A woman is removed from Royal Ascot after the protest (Image: Action Images via Reuters)

Get email updates with the day’s biggest stories

Invalid EmailSomething went wrong, please try again later.Sign upWhen you subscribe we will use the information you provide to send you these newsletters. Your information will be used in accordance with ourPrivacy Notice.Thank you for subscribingWe have more newslettersShow meSee ourprivacy notice

Climate change protesters chained themselves to running railings at Ascot in a protest echoing a seminal moment in the fight for suffrage.

The four women, dressed as catering staff, unfurled a banner with the slogan ‘Racing to Extinction’ after the finish to the Chesham Stake, in which Reach For The Moon was second for the Queen.

The Extinction Rebellion activists aimed the protest at the Queen, who arrived at the Berkshire racing meet earlier that day.

It is unknown if Her Majesty witnessed the action that paid homage to Emily Davison, who died attempting to attach a flag to the King’s horse during the Epsom Derby in 1913.

Security rushed over to remove the banner only to find the women glued to it and shackled to the railing, prompting a screen to be erected while they were untethered.

The protesters shackled themselves to a rail
(Image: Action Images via Reuters)

It is understood that the female protesters, who were arrested and taken away in police vehicles, had been employed as catering staff through the week at Royal Ascot, the Racing Post reported.

One of the protesters, Sam Smithson, 38, said: “I’m really sorry to be disrupting this event, but unfortunately, like suffragette Emily Davison, we have been left with no other choice, as we are running out of time in the race to tackle the climate and ecological emergency.

"We can’t negotiate with each other or nature for more time by carbon offsetting, whilst also promoting infinite growth on a finite planet and chopping down our ancient woodlands.”

In a statement released after the protest, Extinction Rebellion said it had been started 15 minutes before the next race to avoid any injury to jockeys or horses.

Security hauled women away from the venue which the Queen was attending
(Image: Action Images via Reuters)

The campaign group wants the Queen to use her influence to make an emergency speech to parliament and her citizens, "urging them to tell the truth and act now on the climate and ecological emergency".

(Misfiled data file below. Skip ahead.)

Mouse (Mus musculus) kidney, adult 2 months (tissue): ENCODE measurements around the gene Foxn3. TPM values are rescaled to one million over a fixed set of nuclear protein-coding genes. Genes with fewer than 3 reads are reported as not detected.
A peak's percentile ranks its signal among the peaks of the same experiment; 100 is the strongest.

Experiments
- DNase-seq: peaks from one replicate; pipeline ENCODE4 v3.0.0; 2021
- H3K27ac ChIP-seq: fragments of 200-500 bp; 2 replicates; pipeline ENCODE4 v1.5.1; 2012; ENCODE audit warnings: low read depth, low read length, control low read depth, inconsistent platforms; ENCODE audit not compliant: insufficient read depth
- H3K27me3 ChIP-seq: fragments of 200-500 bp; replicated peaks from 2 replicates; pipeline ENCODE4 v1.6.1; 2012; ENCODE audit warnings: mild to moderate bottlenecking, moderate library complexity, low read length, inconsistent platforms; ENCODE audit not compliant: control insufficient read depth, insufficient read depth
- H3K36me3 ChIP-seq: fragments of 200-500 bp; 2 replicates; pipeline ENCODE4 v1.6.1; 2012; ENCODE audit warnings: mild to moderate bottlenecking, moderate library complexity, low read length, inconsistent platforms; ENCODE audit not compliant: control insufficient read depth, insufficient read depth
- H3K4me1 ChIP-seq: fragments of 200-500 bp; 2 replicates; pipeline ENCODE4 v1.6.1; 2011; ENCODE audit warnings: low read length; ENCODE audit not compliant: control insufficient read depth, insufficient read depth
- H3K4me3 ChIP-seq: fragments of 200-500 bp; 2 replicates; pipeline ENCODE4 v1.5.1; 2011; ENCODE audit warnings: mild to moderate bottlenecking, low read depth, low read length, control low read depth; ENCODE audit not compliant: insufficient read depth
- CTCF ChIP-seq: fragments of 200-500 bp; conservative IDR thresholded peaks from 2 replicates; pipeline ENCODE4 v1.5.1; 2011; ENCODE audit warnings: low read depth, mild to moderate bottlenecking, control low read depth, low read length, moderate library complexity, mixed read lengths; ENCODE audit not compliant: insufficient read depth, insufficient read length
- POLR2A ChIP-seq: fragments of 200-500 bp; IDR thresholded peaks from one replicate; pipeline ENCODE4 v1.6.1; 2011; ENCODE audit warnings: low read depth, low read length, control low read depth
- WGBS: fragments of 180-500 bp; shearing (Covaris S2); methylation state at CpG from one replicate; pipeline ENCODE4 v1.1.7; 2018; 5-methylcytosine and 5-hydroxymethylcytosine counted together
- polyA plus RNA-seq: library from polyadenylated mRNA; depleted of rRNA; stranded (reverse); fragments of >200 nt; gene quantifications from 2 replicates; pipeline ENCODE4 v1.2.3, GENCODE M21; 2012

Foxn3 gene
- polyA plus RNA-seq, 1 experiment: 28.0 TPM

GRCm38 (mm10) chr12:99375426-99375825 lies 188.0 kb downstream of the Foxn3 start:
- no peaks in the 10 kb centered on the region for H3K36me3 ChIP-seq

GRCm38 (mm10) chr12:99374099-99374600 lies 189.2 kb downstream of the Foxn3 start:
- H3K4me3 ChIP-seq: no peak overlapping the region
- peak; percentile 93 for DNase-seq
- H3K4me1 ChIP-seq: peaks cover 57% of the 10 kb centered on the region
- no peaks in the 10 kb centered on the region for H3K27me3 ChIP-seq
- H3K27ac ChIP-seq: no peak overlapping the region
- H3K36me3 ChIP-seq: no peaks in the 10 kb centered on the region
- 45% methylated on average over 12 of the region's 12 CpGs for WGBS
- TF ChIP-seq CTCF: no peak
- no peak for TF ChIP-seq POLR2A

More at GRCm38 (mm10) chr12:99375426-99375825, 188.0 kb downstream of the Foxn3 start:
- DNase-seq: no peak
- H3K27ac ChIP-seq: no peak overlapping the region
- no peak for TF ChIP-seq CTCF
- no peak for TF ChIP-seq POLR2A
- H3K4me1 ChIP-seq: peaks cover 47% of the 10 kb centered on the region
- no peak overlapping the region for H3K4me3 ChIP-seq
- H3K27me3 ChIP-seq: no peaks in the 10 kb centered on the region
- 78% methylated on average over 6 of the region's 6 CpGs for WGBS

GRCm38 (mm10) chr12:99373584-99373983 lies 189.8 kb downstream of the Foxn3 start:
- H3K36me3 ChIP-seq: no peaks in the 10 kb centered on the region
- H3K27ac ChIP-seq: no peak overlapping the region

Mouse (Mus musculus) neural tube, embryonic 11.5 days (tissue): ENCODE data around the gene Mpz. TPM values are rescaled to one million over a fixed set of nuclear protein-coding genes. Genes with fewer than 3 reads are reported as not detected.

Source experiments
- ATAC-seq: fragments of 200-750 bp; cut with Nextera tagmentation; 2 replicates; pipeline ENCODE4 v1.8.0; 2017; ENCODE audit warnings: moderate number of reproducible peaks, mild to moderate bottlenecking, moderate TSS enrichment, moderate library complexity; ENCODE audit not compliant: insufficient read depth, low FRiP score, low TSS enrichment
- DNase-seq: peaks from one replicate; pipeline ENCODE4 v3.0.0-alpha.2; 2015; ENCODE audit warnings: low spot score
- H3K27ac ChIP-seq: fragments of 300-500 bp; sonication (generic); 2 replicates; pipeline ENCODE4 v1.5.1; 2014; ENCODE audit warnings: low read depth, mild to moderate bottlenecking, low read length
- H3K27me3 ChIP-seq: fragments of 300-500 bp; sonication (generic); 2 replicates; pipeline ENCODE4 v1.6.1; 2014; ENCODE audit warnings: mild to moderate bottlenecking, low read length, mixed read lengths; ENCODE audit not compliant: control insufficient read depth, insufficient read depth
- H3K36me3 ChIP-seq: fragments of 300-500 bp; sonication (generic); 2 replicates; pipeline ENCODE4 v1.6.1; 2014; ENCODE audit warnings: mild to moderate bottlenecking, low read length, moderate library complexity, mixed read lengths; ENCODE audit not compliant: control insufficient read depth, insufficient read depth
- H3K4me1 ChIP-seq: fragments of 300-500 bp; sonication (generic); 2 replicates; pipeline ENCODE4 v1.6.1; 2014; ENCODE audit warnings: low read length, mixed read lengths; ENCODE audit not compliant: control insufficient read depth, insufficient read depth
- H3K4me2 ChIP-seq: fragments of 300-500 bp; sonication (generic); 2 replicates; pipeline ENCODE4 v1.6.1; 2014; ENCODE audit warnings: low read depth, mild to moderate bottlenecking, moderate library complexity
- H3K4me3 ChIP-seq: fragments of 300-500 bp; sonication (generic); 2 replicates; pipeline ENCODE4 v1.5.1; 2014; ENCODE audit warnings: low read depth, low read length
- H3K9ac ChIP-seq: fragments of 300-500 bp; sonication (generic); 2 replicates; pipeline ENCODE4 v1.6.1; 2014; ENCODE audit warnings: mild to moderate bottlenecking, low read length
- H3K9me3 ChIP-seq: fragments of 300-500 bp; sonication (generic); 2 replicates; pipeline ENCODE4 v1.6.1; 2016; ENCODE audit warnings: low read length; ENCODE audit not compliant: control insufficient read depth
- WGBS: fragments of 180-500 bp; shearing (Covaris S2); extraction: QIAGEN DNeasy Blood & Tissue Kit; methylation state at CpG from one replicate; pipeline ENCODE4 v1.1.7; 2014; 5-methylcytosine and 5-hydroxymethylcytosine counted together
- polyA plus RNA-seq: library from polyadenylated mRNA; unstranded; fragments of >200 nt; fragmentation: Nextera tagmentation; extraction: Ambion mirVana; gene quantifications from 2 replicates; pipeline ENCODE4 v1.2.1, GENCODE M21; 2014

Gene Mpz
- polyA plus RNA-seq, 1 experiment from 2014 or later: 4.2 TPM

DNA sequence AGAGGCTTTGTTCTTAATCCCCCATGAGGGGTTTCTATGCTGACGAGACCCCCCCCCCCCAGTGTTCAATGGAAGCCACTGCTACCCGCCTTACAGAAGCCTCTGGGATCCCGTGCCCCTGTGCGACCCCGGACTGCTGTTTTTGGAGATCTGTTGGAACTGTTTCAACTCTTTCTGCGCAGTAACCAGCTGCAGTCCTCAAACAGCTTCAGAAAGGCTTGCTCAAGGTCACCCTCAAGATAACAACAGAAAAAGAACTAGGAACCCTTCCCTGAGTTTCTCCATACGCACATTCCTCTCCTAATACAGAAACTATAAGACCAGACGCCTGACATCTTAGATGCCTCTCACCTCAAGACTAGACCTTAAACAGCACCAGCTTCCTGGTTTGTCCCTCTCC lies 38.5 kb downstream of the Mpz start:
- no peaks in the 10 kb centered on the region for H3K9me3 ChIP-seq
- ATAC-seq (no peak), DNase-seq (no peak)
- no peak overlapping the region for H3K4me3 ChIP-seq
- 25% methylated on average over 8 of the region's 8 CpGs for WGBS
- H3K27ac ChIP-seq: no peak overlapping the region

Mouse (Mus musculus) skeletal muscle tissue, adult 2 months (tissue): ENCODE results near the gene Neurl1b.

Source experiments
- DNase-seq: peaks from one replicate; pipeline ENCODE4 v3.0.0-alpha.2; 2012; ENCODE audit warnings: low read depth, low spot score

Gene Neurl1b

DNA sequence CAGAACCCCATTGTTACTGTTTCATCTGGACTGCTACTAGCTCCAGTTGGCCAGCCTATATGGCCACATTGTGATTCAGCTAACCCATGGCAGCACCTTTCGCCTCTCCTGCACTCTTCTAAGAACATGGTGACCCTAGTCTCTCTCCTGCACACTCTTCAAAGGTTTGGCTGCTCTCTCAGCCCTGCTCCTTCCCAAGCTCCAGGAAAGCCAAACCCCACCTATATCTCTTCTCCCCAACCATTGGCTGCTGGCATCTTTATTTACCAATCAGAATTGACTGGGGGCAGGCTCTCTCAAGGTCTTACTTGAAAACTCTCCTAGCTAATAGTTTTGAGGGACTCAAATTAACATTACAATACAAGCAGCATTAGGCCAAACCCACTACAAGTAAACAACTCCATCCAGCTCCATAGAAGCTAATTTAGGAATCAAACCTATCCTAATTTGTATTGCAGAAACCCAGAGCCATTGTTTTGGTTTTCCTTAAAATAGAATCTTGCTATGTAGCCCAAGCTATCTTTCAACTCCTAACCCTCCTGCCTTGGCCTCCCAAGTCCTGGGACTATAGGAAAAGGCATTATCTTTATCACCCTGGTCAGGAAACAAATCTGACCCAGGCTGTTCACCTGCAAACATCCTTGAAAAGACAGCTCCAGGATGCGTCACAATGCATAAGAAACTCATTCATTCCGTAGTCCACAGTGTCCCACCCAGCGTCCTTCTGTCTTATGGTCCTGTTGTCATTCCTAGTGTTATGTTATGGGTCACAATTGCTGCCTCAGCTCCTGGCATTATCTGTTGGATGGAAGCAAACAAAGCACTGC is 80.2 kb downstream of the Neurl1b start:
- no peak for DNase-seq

They have also urged the monarch to pressure Boris Johnson to take more action to tackle climate change.

Another of the protesters, Sally Davidson, 33, said: “The Queen has a unique position in the Commonwealth and direct access to the government and Prime Minister.

"She can encourage them to take action on the climate and ecological emergency, rather than just pay lip service to it.

The campaign group wants the Queen to use her influence to make an emergency speech to parliament
(Image: Action Images via Reuters)

"Two years ago, Parliament declared a climate emergency and in 2015 they signed the Paris Agreement.

"Despite this, during the pandemic alone, they have invested more in fossil fuels than previous years.”

The Queen looked delighted with the performance of her horse in the first race on the final day at Royal Ascot.

Reach For The Moon, the first of her four horses running in her colours on Saturday afternoon, finished a close second during the Chesham Stakes race at 2.30pm.

The protest appeared to be aimed at the Queen who visited Ascot today
(Image: Tim Merry)

The monarch was not seen in the royal box during the race, opting to watch it privately, but had the chance to inspect the colt in the Parade Ring after it crossed the finish line.

In seven days Extinction Rebellion are due to hold a weekend of action highlighting what they see as the media's failure to adequately report on climate change.

Thames Valley Police have been contacted for comment.

An Ascot spokesman said: “The incident was quickly dealt with without delay to racing.”